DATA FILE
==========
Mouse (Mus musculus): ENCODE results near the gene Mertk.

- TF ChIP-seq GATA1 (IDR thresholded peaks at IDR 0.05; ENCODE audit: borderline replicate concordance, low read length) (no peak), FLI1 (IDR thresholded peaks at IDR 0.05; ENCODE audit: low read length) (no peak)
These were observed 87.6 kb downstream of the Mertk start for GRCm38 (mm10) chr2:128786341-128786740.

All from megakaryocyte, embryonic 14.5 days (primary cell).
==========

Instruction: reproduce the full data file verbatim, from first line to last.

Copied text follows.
Mouse (Mus musculus): ENCODE results near the gene Mertk.

- TF ChIP-seq GATA1 (IDR thresholded peaks at IDR 0.05; ENCODE audit: borderline replicate concordance, low read length) (no peak), FLI1 (IDR thresholded peaks at IDR 0.05; ENCODE audit: low read length) (no peak)
These were observed 87.6 kb downstream of the Mertk start for GRCm38 (mm10) chr2:128786341-128786740.

All from megakaryocyte, embryonic 14.5 days (primary cell).